In a region north of the Santa Ana Mountains and west of Los Angeles, pumas in the Santa Monica Mountains exist in very low numbers (approx. 10 total pumas at any one time) and are also isolated by a major roadway [23,27]. Over 10 years, a single male migrant was detected to have crossed the road into the Santa Monica Mountains and was the only detected breeding male. Although that male enhanced genetic diversity after producing eight detected offspring, the genetic structure of pumas in the area were completely changed because of low census size. By contrast, M86 increased genetic diversity of SA despite the Santa Ana Mountains supporting multiple breeding males and approximately 20–30 adult pumas at any one time [54]. Pumas in the Santa Ana Mountains are thought to represent a genetically distinct population [21,34]. Thus, our observations differ from the Santa Monica Mountains, which may represent family- or group-level dynamics. The only reported puma population with a lower heterozygosity than the SA population was in Florida, where pumas nearly went extinct from inbreeding depression, but were genetically rescued by translocating pumas from the state of Texas [22,26]. Given that the SA population has similar estimates of genetic diversity to just a few established pumas in the Santa Monica Mountains [23], our results indicate genetics may be an issue for SA population viability in the near future [24]. The SA population and pumas in the Santa Monica Mountain region are genetically distinct and exhibit no gene flow [21], further illustrating how urbanization and road fragmentation can completely separate populations that are geographically close (less than 70 km in this case). This may indicate a widespread issue for pumas throughout the rapidly urbanizing state of California.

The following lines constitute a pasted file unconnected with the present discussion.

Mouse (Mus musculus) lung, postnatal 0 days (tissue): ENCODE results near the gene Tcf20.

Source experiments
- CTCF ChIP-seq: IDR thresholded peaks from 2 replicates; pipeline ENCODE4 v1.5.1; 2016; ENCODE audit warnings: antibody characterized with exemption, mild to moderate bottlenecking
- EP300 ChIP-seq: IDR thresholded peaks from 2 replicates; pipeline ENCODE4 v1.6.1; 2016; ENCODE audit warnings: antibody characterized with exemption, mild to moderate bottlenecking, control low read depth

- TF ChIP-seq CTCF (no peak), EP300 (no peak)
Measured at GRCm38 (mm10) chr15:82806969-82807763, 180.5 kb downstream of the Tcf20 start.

4.2. Importance of genetic diversity in small populations